|4.2||608 Ratings | 489 Reviews|
Tourist Places To Visit In Mcleod Ganj
McLeodGanj, a district of Dharamshala, is a spiritual place, mostly Buddhist in nature. The biggest draws for McLeodGanj are its Tibetan culture and crafts, study of Buddhism, and meditation. The town is also known for its Tibetan handicrafts, carpets, garments, and of course the Monks who have come to symbolize the ethos of this little town. You will find dozens of budget hotels, trekking companies, net cafes, traveller restaurants, video movie parlours and wall-to-wall shops selling Tibetan souvenirs here. McleodGanj has become a major centre for the study of Buddhism and Tibetan culture and lots of foreign travellers come here to work on community projects involving the refugee Tibetan community. Here we have the top tourist places to visit when in McLeodganj, from Kangra Fort to meditation centres, Handicraft cooperatives to Tibetan children's village.
The Tsuglagkhang Complex is the palace/temple of His Highness the Dalai Lama. There are two temples here; one belonging to the Goddess Green Tara and the other to Lord Buddha. Between these two temples, you will get the chance to see beautiful statues and rare collections of Buddhist texts.
The Kangra Fort (aka the Nagarkot Fort), was the Royal seat of power during the rule of the Katoch dynasty. You climb through a total of seven gates as you trudge up the cobbled paths of the fort. Inside, 3 richly-carved temples lie in ruins. The fort is massive, and the crumbling beauty of the stony structure lends it a poetic charm. At the entrance is a museum showcasing valuable photographs of the fort prior to the devastating earthquake of 1905, and some exquisite stone sculptures, carvings, idols and other artefacts.
A trip to the Narbulingka Institute is a must if you are keen to absorb yourself into Tibetan culture. There is a nice monastery and a doll museum that is a visual treat- a good peek into Tibetan life and culture. Take some time to look around and you will find many little details that fascinate such as the gold coloured prayer wheels. The in-house Norling Cafe dishes up some good Tibetan fare.
Tibetan Children's Village
The network of Tibetan Children's Villages or TCV's, is an integrated community for the care and education of orphans and refugee children from Tibet who may have been separated from their parents during the perilous trail across the Himalayas. It is a registered, non-profit charitable organization with its main facility based at Dharamsala/McLeodganj. But TCV's are akin to a network spread across India with over 12,000 children under its care. The children of TCV all live together with two foster parents as self-contained family units called "Khimtsang". Approximately 20 girls and 20 boys are usually raised together as brothers and sisters. The children have packed days, rising every day at 6:00 AM. Prayer begins at 7:00 AM, and the day carries on thus, with assembly, classes, sports, cultural co-curricular training, drama etc. until evening prayer and study at 7:00 PM, and finally, lights out at 9:00 PM. Visit this village, meet the kids, volunteer, teach or make a donation. It'll make you happier.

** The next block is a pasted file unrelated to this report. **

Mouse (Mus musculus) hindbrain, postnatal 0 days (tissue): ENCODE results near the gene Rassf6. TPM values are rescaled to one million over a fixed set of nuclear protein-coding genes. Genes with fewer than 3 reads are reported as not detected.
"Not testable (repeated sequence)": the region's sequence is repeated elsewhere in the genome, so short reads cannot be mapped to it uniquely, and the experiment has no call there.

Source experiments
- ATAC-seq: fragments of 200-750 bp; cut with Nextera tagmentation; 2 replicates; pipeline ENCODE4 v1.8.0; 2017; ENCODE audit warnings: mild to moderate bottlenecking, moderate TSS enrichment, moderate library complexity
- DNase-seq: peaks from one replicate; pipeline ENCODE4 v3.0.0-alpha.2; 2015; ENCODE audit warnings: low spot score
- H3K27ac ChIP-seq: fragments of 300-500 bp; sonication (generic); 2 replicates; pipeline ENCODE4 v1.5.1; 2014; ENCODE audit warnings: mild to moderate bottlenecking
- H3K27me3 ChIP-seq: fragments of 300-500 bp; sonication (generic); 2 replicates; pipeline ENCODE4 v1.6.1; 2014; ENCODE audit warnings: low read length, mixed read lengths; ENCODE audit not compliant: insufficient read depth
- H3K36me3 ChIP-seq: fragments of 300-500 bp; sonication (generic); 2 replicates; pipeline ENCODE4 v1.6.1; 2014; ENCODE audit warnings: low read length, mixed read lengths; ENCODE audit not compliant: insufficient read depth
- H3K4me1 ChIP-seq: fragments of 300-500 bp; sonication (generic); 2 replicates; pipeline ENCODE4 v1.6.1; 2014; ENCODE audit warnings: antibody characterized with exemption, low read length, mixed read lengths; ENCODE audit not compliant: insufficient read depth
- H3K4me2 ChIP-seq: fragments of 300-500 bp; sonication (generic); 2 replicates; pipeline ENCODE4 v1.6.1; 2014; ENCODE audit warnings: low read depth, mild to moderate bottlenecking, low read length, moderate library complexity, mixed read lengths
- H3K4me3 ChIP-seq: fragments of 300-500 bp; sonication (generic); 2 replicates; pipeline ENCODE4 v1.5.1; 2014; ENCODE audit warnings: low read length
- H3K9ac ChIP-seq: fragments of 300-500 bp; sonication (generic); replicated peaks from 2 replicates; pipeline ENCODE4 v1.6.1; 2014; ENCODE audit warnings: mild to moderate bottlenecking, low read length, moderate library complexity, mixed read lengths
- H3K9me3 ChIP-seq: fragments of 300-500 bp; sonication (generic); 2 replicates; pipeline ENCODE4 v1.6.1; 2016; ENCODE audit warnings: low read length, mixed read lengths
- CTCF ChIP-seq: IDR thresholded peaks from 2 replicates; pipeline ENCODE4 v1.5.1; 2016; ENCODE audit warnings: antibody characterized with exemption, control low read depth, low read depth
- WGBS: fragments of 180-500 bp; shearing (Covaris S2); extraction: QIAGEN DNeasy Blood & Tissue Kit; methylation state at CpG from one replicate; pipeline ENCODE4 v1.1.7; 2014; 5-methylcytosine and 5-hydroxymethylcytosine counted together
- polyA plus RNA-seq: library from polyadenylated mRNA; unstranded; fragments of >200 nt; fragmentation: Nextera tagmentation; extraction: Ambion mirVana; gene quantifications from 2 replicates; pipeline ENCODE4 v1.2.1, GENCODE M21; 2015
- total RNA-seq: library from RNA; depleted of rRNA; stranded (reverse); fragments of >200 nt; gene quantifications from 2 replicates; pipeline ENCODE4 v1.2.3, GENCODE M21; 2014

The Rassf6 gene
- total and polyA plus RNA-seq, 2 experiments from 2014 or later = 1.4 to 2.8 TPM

Tibetan Handicrafts Cooperative Centre
The Tibetan Handicrafts Cooperative Centre employs newly arrived Tibetans in the carpet weaving industry. Watch the weavers in action as they painstakingly handcraft the pure wool carpets in beautiful colours, textures and designs. For custom- made clothing, you can head over the road to the tailoring section.
A lot of people come up to McLeodGanj to enroll themselves at one of the many meditation centres. The peace and quiet coupled with the inherent spirituality of the place makes it an ideal retreat for people trying to find their Zen.
Several NGOs are established in the McLeodGanj area with volunteering activities. Some of these are:
Dharmalaya offers educational and service-learning programs and requires volunteers to serve as English or Computer tutors or to help with the environmental programs of the Tibetan Welfare Office.
Learning and Ideas for Tibet (LIT) aims to offer free education for Tibetans, and to inform visitors in the McLeodGanj area on the Tibetan situation.
The Lha Charitable Trust provides medical assistance and clothing to the Tibetan community in in McLeodGanj and needs volunteers who can participate long term as teachers in language and computer training.
The Mountain Cleaners are involved in waste management activities for businesses, locals and tourists in the Dharamshala area and require volunteers for clean-up treks in the hills of the region.
Bhagsunath Temple & Waterfall
King Bhagsu once enraged the snake god. A war followed, but at last, the king was forgiven. To honour the mercy of snake god, King Bhagsu made a temple in the hills and called it the Bhagsunath Temple. It worships Lord Shiva too and is one of the oldest shrines in the area. Gurkha communities also throng this temple along with Hindus; and they together visit the nearby coniferous forest and waterfall. A dip in the pool at its base is considered holy. Bhagsunath Temple & Waterfall are 5 km from Mcleodganj.